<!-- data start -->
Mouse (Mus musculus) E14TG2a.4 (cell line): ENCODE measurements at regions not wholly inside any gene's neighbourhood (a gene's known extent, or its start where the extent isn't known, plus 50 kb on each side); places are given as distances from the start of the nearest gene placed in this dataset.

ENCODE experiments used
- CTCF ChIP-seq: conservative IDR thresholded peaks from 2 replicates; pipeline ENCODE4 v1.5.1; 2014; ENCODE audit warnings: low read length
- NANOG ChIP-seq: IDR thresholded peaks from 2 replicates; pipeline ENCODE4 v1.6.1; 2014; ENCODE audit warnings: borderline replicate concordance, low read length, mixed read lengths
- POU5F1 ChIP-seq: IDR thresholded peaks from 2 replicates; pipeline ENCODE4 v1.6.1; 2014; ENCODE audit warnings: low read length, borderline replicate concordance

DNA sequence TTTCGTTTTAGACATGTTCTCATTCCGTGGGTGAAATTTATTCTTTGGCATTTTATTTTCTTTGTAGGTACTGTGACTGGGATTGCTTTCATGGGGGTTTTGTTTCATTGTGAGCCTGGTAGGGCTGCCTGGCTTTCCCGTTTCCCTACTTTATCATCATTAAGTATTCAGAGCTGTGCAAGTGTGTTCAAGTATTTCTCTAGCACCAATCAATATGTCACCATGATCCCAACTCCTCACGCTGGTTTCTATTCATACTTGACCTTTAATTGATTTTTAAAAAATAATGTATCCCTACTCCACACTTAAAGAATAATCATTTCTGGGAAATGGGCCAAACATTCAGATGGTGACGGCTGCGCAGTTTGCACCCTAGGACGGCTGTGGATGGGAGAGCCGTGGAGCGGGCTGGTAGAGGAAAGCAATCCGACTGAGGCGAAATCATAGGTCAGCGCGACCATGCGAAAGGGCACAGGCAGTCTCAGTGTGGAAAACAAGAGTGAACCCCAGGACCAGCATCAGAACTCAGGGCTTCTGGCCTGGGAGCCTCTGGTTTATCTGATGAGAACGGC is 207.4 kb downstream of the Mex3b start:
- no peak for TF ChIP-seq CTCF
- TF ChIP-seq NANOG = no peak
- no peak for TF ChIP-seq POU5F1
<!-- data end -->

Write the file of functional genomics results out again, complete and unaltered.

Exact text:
Mouse (Mus musculus) E14TG2a.4 (cell line): ENCODE measurements at regions not wholly inside any gene's neighbourhood (a gene's known extent, or its start where the extent isn't known, plus 50 kb on each side); places are given as distances from the start of the nearest gene placed in this dataset.

ENCODE experiments used
- CTCF ChIP-seq: conservative IDR thresholded peaks from 2 replicates; pipeline ENCODE4 v1.5.1; 2014; ENCODE audit warnings: low read length
- NANOG ChIP-seq: IDR thresholded peaks from 2 replicates; pipeline ENCODE4 v1.6.1; 2014; ENCODE audit warnings: borderline replicate concordance, low read length, mixed read lengths
- POU5F1 ChIP-seq: IDR thresholded peaks from 2 replicates; pipeline ENCODE4 v1.6.1; 2014; ENCODE audit warnings: low read length, borderline replicate concordance

DNA sequence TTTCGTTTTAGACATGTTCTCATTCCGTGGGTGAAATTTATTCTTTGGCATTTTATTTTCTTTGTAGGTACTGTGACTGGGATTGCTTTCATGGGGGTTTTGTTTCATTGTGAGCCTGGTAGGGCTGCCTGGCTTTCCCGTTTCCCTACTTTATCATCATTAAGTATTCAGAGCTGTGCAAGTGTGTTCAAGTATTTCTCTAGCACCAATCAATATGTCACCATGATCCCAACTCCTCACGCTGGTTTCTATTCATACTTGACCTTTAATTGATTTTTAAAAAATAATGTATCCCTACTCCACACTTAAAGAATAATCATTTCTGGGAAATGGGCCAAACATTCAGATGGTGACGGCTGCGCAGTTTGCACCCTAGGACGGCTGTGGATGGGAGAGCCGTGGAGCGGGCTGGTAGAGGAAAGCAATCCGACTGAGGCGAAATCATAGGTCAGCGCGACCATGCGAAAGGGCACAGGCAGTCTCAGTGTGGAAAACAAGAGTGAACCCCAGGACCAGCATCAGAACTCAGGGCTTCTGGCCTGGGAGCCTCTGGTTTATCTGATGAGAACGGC is 207.4 kb downstream of the Mex3b start:
- no peak for TF ChIP-seq CTCF
- TF ChIP-seq NANOG = no peak
- no peak for TF ChIP-seq POU5F1